First of all Dharmesh - you are a great marketer - you have managed to provoke and engage us all and pushed a lazy guy like me to respond. 
 
Whether the founder is developer or designer or anything else - s/he is an entrepreneur. Which by definition mean that s/he has a solution to a problem which someone would pay for. That's why a developer or designer or marketer becomes a entreprenuer and others don't. 
 
In a no-so-ideal scenario, I do not expect a pure developer to be able to make it as an entreprenuer unless s/he is also a decent marketer. It is easy to pay for design, but extremely difficult to pay for in-bound marketing. 
 
If the web entrepenuer is not a developer it does not mean, it is doomed. It is important that the entreprenuer is a passionate evanglist and has a deep understanding of technology. 

posted on Tuesday, August 17, 2010 at 2:50 AM by Kanchan Kumar


What is the problem with development shops in Croatia? :)

posted on Tuesday, August 17, 2010 at 2:54 AM by Benjamin Alijagić


I think Dharmesh has it right for a certain type of startup with enough technical complexity. 
 
A developer is more valuable to an early stage company when he or she is also business-savvy and can wear multiple hats. The ability to design a product, assemble a team, interface with early customers, raise cash, and/or conceive a brand can be acquired sometimes on-the-fly by sufficiently creative and intelligent people who also have serious technical talent if they are interested in doing so.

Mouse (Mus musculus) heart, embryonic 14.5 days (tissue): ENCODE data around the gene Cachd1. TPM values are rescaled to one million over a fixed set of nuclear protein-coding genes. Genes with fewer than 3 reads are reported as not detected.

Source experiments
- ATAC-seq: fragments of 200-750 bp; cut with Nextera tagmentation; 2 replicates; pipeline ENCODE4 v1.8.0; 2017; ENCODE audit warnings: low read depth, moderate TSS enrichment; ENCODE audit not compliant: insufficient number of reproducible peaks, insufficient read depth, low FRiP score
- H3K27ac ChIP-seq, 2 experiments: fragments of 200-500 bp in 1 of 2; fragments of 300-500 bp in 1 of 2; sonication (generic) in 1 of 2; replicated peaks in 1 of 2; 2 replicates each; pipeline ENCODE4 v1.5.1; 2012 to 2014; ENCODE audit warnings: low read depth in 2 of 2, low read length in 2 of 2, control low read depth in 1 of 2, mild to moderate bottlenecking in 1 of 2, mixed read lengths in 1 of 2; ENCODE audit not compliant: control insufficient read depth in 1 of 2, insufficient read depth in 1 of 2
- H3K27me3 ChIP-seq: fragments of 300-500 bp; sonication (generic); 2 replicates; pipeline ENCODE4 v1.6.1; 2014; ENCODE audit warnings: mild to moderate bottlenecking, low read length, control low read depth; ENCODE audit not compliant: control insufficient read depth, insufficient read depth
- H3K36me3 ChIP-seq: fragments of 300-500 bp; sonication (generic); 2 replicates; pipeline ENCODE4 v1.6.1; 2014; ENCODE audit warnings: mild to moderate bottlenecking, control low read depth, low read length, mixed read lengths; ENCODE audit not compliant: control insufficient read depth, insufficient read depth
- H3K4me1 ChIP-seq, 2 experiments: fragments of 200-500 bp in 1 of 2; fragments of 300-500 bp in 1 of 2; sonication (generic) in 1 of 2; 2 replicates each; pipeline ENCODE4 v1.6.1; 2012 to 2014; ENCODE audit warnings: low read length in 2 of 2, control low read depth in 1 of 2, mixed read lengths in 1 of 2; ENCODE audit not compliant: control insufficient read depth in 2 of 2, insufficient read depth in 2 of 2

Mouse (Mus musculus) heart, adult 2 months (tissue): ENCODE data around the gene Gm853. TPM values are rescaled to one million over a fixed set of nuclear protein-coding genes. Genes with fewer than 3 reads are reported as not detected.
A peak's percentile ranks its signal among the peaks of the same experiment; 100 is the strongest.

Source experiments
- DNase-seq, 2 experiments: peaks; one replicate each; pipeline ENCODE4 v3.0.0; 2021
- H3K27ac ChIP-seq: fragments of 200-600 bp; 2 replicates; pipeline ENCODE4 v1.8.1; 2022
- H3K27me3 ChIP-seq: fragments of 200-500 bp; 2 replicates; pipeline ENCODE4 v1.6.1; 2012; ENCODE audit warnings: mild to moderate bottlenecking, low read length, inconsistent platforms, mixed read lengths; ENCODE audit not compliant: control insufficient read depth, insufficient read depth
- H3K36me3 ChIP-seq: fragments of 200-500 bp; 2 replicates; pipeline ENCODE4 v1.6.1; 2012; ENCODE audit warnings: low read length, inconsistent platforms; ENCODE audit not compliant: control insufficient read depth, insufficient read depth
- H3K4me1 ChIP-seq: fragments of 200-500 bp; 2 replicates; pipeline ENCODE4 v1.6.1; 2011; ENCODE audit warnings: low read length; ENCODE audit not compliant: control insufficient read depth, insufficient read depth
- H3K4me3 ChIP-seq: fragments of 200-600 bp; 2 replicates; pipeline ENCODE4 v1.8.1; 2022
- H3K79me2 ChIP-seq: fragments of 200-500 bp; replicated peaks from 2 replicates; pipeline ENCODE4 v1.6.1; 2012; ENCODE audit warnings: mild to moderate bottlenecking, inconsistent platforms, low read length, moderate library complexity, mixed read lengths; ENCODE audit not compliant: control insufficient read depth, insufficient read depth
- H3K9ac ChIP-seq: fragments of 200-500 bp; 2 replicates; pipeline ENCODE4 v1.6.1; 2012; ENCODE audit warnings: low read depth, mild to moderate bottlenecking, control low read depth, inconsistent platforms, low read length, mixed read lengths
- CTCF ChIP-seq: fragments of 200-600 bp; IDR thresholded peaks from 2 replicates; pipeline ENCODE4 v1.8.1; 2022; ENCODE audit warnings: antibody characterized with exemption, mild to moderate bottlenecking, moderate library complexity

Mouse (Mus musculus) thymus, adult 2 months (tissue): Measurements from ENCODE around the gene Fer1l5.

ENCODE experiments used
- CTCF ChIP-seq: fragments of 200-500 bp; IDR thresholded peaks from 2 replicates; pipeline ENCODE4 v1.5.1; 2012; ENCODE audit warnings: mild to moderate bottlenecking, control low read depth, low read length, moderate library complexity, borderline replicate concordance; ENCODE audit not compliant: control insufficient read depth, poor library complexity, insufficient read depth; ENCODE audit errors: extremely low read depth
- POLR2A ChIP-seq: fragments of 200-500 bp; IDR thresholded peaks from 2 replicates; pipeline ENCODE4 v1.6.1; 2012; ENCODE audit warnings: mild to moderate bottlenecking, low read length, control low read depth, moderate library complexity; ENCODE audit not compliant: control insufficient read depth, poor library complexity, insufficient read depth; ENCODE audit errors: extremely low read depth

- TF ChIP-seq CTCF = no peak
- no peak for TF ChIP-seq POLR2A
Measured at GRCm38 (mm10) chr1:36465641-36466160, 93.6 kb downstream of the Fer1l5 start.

Chances are in the beginning you do not have to be the greatest "leader", cash-raiser, brand-builder or whatever -- you just need to have some minimal competence in those departments in addition to the critical ability to build a functioning product and get it to market. 
 
If you have money to spend, it is possible to outsource a lot but that increases the time to profitability and introduces a lot of execution risk depending on who you deal with. Some technical ability to integrate the work of various parties and evaluate the quality, helps mitigate that risk and hold cost down.

posted on Tuesday, August 17, 2010 at 4:21 AM by Steven Talcott Smith


great post and comments. 
 
here's a blatant plug of our business (http://hackfwd.com/) but also an answer as to how we address the complex issue of how to build the ideal startup: 
 
as early stage investors our strategy is to identify and invest in the top 1% of 'geek' talent in the european marketplace. 
 
we offer eligible geeks the chance to focus on the technical challenge of their startup by surrounding them with a high quality support network containing functional experts in talent, product, marketing, finance, legal etc plus a peer group of other startups. 
 
our startups contain up to 3 people in their first year and we provide a notional '4th person' being a blend of all the support functions and our startup network.

posted on Tuesday, August 17, 2010 at 7:07 AM by ed


Darmesh, you have obviously tossed out a great topic.